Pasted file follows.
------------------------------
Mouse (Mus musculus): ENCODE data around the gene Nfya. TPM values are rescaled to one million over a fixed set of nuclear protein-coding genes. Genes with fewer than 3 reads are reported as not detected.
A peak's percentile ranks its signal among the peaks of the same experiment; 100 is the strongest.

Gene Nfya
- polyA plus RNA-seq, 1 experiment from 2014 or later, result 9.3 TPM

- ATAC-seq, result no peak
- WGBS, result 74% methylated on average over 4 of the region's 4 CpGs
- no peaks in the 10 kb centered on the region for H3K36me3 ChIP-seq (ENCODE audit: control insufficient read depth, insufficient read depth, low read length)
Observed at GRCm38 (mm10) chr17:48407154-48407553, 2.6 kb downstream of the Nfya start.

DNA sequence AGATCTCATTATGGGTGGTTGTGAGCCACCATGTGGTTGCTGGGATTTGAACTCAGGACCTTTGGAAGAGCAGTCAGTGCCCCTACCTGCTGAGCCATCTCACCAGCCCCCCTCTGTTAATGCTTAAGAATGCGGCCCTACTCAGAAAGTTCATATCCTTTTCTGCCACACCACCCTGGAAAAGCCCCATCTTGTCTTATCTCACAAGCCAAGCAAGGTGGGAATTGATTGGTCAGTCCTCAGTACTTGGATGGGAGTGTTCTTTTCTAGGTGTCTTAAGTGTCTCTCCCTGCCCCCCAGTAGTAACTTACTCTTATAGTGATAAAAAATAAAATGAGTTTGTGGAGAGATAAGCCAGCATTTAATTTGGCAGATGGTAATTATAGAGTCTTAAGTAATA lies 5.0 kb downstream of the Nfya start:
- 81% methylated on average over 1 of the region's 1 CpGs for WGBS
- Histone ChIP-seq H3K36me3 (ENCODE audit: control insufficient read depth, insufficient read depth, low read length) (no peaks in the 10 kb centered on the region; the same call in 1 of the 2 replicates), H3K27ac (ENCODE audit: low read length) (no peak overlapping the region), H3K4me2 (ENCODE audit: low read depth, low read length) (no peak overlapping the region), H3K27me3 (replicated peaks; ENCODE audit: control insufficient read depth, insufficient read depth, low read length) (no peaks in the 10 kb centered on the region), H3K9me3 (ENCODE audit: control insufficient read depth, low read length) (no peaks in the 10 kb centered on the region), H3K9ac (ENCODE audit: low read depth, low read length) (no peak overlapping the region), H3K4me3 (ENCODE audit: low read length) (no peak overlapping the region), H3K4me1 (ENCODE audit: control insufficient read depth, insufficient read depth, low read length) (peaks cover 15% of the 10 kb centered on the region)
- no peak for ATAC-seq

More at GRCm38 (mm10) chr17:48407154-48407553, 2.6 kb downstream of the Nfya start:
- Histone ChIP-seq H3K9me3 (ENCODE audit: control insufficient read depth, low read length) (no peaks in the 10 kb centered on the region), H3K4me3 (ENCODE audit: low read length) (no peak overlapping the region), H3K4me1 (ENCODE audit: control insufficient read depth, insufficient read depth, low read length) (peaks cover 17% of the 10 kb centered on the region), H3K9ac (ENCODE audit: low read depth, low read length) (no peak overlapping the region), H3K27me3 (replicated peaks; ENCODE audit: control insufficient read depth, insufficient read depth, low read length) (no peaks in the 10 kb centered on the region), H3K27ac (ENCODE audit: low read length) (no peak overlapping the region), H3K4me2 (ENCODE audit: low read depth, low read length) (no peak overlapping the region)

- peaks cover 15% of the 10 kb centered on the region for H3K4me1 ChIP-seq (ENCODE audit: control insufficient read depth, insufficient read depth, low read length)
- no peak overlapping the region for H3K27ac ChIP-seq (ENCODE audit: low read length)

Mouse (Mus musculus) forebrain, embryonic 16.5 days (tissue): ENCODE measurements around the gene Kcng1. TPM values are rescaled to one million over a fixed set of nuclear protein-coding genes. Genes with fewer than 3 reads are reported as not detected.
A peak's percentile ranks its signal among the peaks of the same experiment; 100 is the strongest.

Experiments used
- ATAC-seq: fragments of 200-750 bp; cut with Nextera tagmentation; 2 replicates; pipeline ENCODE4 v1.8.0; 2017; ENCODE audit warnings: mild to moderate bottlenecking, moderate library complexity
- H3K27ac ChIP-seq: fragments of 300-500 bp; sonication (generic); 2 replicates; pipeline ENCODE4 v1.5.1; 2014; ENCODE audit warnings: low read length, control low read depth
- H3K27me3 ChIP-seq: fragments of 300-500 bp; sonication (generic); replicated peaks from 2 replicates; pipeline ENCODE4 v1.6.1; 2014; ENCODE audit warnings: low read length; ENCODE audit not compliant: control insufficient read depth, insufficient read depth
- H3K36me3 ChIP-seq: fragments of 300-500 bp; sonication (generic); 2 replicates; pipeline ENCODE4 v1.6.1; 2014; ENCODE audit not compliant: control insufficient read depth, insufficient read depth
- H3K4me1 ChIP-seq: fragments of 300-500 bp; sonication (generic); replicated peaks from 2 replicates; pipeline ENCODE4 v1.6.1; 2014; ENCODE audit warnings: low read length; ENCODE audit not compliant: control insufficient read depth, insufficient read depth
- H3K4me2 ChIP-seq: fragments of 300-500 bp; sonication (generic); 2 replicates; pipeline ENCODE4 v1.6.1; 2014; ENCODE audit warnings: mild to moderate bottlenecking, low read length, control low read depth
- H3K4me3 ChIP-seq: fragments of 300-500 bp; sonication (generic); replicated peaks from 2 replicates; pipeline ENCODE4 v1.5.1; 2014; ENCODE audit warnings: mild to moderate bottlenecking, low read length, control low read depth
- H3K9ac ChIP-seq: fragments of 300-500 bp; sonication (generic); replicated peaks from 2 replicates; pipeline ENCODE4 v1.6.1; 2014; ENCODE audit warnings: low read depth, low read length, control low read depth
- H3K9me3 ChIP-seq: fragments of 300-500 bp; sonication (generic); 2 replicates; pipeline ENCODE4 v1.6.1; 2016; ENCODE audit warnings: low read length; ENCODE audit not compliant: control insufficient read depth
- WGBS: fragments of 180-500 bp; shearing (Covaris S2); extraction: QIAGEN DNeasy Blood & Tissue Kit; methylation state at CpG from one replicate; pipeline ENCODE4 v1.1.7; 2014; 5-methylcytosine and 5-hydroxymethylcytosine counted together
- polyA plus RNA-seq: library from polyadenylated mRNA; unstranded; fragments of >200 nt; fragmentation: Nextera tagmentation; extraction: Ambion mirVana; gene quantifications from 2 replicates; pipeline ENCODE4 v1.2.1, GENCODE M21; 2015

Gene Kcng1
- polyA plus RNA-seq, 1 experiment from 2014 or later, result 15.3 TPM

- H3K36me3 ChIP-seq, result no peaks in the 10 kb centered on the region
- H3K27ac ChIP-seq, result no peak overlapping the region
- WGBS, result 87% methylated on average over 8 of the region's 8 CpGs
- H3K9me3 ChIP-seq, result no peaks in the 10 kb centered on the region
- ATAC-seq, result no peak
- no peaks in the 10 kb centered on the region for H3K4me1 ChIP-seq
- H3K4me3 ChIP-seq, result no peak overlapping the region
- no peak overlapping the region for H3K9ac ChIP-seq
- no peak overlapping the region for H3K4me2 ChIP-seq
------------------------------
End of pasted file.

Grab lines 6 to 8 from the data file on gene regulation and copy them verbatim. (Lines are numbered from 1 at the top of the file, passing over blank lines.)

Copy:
- WGBS, result 74% methylated on average over 4 of the region's 4 CpGs
- no peaks in the 10 kb centered on the region for H3K36me3 ChIP-seq (ENCODE audit: control insufficient read depth, insufficient read depth, low read length)
Observed at GRCm38 (mm10) chr17:48407154-48407553, 2.6 kb downstream of the Nfya start.